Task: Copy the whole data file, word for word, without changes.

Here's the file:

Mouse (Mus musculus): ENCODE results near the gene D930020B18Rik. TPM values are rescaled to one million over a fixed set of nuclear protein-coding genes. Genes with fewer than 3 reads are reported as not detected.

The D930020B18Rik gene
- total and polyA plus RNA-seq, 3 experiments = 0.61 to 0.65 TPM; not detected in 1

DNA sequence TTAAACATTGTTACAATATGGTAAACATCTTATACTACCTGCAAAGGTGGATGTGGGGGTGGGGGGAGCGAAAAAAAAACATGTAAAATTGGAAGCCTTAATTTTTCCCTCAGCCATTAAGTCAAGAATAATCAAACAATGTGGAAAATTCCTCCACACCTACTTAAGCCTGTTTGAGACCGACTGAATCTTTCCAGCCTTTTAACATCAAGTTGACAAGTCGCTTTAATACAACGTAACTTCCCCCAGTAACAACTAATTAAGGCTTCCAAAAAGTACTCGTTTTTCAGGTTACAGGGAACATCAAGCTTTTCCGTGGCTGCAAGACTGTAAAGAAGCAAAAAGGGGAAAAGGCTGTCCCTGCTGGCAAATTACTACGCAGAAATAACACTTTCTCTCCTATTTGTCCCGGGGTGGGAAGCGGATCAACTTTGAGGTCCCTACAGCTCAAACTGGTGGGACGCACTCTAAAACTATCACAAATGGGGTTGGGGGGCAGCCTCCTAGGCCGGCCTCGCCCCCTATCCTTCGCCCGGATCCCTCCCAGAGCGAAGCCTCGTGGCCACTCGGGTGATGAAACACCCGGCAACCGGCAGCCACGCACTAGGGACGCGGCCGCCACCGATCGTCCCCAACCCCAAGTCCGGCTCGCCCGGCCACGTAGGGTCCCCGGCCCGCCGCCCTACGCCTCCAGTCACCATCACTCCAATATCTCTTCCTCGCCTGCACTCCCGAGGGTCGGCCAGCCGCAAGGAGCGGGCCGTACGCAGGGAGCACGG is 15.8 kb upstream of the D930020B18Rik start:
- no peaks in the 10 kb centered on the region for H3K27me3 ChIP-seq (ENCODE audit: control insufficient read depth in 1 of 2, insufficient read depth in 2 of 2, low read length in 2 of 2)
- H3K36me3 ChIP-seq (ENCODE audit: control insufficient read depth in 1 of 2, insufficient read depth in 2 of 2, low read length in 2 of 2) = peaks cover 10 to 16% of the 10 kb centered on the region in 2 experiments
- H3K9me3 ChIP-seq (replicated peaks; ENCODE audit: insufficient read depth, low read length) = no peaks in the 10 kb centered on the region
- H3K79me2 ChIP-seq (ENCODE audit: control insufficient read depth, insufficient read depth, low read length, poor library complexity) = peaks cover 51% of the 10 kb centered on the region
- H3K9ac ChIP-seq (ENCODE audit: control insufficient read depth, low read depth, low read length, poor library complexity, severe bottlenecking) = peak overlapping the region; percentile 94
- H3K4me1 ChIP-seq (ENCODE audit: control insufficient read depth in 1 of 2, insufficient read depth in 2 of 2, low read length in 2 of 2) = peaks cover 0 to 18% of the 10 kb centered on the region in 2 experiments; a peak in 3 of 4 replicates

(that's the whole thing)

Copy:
Mouse (Mus musculus): ENCODE results near the gene D930020B18Rik. TPM values are rescaled to one million over a fixed set of nuclear protein-coding genes. Genes with fewer than 3 reads are reported as not detected.

The D930020B18Rik gene
- total and polyA plus RNA-seq, 3 experiments = 0.61 to 0.65 TPM; not detected in 1

DNA sequence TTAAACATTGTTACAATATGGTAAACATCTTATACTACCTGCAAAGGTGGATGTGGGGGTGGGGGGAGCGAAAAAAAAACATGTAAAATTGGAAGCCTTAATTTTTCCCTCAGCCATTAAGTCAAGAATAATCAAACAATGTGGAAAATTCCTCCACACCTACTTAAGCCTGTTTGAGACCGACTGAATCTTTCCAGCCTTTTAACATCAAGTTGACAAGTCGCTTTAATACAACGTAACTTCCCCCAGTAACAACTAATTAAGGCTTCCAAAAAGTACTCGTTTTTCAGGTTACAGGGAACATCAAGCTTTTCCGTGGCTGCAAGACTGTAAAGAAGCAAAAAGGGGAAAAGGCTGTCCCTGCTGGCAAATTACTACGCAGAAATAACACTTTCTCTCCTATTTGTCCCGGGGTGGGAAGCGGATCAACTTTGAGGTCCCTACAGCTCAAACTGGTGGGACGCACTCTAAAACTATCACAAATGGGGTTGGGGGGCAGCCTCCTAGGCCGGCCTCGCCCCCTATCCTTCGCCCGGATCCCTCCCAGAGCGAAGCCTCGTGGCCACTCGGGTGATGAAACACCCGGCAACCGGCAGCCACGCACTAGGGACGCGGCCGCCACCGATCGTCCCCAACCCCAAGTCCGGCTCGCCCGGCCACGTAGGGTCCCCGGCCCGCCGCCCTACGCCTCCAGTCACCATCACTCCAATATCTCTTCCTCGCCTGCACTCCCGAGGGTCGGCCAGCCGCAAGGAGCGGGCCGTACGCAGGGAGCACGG is 15.8 kb upstream of the D930020B18Rik start:
- no peaks in the 10 kb centered on the region for H3K27me3 ChIP-seq (ENCODE audit: control insufficient read depth in 1 of 2, insufficient read depth in 2 of 2, low read length in 2 of 2)
- H3K36me3 ChIP-seq (ENCODE audit: control insufficient read depth in 1 of 2, insufficient read depth in 2 of 2, low read length in 2 of 2) = peaks cover 10 to 16% of the 10 kb centered on the region in 2 experiments
- H3K9me3 ChIP-seq (replicated peaks; ENCODE audit: insufficient read depth, low read length) = no peaks in the 10 kb centered on the region
- H3K79me2 ChIP-seq (ENCODE audit: control insufficient read depth, insufficient read depth, low read length, poor library complexity) = peaks cover 51% of the 10 kb centered on the region
- H3K9ac ChIP-seq (ENCODE audit: control insufficient read depth, low read depth, low read length, poor library complexity, severe bottlenecking) = peak overlapping the region; percentile 94
- H3K4me1 ChIP-seq (ENCODE audit: control insufficient read depth in 1 of 2, insufficient read depth in 2 of 2, low read length in 2 of 2) = peaks cover 0 to 18% of the 10 kb centered on the region in 2 experiments; a peak in 3 of 4 replicates